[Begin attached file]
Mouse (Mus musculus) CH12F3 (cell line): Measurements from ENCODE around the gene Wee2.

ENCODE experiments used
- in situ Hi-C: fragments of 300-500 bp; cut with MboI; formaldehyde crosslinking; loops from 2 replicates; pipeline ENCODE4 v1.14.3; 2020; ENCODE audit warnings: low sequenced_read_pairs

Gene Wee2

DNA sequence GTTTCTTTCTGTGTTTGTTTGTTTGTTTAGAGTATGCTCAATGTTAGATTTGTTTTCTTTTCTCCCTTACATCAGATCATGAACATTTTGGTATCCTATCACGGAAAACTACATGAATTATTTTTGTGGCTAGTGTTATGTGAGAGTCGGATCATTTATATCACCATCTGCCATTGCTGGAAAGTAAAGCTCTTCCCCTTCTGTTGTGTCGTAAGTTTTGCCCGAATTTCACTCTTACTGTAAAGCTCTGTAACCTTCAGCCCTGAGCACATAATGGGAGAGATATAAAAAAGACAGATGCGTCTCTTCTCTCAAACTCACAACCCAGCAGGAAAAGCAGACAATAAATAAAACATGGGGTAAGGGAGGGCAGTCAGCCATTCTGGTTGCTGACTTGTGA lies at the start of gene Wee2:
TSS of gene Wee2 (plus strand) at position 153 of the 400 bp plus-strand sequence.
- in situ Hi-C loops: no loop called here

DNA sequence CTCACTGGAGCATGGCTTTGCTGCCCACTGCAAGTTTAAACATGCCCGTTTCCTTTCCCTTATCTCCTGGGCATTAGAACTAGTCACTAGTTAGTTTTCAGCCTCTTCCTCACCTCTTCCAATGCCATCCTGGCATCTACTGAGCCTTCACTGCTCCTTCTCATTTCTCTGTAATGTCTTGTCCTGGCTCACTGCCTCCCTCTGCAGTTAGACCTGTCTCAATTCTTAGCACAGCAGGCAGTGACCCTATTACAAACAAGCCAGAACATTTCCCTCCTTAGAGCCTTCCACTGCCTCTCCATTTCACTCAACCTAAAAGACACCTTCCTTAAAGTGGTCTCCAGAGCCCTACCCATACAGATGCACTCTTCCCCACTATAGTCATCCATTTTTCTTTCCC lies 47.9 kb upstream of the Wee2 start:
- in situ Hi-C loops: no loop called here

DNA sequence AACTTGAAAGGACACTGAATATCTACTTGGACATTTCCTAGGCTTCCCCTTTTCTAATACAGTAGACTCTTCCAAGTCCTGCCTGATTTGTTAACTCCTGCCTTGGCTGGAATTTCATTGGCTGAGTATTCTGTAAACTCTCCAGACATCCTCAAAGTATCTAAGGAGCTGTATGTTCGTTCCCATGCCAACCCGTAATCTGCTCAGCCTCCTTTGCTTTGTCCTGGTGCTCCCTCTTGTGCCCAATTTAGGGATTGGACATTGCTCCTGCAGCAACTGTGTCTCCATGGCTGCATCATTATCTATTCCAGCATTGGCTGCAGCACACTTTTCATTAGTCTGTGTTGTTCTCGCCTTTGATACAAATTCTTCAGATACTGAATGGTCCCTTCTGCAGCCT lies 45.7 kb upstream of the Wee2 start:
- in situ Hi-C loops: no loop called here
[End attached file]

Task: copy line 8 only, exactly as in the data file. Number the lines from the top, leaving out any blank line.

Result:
DNA sequence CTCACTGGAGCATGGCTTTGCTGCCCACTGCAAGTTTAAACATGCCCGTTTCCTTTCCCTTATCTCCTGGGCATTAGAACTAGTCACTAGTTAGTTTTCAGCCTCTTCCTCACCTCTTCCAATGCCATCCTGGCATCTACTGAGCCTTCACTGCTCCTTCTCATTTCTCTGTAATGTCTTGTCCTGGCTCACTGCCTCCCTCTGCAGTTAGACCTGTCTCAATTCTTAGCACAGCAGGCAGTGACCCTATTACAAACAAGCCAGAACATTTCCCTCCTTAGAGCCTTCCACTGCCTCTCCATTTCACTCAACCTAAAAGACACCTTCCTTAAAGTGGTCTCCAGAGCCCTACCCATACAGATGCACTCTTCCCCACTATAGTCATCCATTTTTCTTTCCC lies 47.9 kb upstream of the Wee2 start: